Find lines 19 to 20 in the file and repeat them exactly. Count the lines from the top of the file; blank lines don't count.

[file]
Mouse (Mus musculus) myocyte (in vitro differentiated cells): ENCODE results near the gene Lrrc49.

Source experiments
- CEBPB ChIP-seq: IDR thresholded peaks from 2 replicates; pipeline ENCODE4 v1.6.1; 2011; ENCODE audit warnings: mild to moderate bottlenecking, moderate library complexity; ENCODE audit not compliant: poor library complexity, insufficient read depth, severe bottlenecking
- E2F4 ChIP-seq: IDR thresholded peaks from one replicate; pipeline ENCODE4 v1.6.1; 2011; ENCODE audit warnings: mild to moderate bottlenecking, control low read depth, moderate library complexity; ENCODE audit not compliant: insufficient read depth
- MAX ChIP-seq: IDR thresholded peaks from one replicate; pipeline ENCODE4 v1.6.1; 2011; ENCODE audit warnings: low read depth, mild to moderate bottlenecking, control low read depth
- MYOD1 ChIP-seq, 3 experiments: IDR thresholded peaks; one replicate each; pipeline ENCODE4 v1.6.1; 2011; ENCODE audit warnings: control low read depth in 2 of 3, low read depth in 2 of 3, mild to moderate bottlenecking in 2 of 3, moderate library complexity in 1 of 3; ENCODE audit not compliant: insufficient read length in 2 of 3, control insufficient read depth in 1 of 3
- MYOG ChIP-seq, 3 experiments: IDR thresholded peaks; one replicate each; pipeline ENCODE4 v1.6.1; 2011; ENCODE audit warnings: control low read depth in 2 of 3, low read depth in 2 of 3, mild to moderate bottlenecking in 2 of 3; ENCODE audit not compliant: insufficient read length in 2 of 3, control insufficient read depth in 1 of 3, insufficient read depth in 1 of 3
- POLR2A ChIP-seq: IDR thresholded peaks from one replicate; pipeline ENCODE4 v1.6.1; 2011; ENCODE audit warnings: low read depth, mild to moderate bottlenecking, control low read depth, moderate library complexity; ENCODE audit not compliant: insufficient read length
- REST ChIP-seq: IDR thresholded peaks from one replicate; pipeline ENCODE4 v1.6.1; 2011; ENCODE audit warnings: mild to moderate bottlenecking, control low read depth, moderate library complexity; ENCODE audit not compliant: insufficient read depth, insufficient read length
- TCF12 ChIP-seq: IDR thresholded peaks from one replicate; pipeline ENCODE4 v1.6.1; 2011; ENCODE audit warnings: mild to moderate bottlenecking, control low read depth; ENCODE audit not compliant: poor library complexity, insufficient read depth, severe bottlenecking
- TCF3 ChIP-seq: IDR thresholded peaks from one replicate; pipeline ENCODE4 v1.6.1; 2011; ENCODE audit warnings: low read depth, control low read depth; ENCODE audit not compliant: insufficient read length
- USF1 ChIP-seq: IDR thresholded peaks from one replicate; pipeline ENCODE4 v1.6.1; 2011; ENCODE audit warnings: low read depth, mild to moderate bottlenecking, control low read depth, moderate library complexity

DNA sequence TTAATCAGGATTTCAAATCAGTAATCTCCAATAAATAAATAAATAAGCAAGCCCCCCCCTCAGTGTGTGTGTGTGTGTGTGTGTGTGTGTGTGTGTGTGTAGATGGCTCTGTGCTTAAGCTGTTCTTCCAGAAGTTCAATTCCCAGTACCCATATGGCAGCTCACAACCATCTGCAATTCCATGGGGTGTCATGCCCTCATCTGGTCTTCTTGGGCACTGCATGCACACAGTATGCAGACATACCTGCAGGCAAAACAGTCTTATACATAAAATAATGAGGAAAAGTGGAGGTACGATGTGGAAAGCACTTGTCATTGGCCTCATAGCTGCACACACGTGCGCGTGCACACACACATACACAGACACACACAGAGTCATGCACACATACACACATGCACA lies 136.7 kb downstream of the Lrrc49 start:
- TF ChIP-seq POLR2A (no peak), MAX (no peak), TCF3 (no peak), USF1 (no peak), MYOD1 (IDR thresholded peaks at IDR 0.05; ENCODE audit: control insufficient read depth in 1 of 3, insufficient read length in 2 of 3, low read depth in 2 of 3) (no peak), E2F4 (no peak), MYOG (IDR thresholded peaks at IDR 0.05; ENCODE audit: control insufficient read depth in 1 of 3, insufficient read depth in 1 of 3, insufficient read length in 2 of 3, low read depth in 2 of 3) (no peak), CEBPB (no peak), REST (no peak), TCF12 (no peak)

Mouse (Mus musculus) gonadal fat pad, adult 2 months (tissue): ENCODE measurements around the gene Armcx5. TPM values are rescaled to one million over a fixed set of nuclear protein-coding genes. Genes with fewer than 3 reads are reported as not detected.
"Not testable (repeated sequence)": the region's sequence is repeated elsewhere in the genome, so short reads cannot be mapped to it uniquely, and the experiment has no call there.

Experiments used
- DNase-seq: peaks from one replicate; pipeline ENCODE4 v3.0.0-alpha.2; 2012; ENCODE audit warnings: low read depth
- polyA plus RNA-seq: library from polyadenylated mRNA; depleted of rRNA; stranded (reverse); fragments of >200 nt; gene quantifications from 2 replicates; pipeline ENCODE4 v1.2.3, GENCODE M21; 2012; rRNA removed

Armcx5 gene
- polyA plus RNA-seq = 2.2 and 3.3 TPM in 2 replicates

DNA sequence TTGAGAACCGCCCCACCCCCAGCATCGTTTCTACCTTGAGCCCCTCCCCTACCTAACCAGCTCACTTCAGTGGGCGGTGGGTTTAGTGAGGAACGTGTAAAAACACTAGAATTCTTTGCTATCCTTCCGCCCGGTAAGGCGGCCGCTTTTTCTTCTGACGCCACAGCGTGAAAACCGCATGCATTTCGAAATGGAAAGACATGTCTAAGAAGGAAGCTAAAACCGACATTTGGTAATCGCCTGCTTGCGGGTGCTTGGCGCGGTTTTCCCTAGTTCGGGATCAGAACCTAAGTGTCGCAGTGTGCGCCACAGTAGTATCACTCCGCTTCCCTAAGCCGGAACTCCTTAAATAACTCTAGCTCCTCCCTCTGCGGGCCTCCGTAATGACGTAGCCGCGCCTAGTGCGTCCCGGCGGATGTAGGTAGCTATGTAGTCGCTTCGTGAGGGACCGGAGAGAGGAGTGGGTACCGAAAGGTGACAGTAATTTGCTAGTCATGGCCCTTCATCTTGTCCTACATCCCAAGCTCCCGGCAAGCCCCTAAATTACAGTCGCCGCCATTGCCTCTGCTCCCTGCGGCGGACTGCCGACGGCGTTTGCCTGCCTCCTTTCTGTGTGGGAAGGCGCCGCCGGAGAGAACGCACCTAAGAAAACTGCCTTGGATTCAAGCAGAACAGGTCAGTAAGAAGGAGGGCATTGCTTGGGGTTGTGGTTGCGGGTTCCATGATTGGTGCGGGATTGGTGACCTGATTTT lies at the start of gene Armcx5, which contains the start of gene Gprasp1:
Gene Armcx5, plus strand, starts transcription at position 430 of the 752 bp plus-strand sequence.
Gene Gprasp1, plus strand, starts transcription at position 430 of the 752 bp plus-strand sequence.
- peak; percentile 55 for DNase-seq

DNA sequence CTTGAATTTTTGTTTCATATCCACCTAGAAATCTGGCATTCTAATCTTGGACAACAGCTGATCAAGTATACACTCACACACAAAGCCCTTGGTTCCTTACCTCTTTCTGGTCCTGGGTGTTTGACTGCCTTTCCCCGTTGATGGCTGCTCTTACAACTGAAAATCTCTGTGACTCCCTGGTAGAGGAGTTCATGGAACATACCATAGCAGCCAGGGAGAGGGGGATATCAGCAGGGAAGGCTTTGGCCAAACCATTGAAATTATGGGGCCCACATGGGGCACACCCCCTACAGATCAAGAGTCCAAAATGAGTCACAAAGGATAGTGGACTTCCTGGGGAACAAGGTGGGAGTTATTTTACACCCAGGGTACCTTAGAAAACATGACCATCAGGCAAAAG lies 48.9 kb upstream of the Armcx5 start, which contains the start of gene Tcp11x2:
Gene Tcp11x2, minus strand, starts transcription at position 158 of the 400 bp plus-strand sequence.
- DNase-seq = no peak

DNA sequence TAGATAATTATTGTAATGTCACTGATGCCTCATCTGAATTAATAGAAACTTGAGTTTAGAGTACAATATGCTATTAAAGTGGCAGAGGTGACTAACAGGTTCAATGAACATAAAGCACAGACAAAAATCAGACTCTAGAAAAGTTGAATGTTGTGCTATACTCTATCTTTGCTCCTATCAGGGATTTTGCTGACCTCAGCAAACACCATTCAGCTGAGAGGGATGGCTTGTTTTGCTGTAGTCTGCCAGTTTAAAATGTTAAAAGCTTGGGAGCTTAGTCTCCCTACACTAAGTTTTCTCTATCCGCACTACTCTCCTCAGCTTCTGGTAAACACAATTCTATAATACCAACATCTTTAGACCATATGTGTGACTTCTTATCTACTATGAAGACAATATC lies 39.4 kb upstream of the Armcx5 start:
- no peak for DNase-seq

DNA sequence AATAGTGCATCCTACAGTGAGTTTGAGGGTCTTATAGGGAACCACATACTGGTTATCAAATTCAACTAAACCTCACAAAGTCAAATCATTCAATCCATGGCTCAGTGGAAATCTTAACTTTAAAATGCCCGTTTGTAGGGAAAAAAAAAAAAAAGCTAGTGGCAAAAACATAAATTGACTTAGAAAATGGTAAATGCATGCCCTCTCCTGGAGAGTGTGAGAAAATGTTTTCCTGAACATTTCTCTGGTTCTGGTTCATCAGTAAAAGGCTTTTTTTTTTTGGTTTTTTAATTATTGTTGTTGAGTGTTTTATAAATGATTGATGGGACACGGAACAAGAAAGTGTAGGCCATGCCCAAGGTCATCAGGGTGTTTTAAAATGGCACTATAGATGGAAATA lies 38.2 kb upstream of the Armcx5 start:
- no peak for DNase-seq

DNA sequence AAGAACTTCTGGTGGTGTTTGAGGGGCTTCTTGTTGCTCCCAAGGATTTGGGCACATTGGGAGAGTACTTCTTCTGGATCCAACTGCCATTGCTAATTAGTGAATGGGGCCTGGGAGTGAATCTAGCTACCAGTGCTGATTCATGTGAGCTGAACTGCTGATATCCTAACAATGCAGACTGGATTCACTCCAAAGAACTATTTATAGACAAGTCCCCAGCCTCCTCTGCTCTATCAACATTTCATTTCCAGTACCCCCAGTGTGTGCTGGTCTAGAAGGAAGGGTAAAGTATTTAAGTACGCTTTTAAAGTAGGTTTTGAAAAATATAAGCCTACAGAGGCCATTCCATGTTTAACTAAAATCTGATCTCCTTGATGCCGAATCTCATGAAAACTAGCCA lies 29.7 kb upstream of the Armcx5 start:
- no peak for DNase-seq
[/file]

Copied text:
- polyA plus RNA-seq: library from polyadenylated mRNA; depleted of rRNA; stranded (reverse); fragments of >200 nt; gene quantifications from 2 replicates; pipeline ENCODE4 v1.2.3, GENCODE M21; 2012; rRNA removed

Armcx5 gene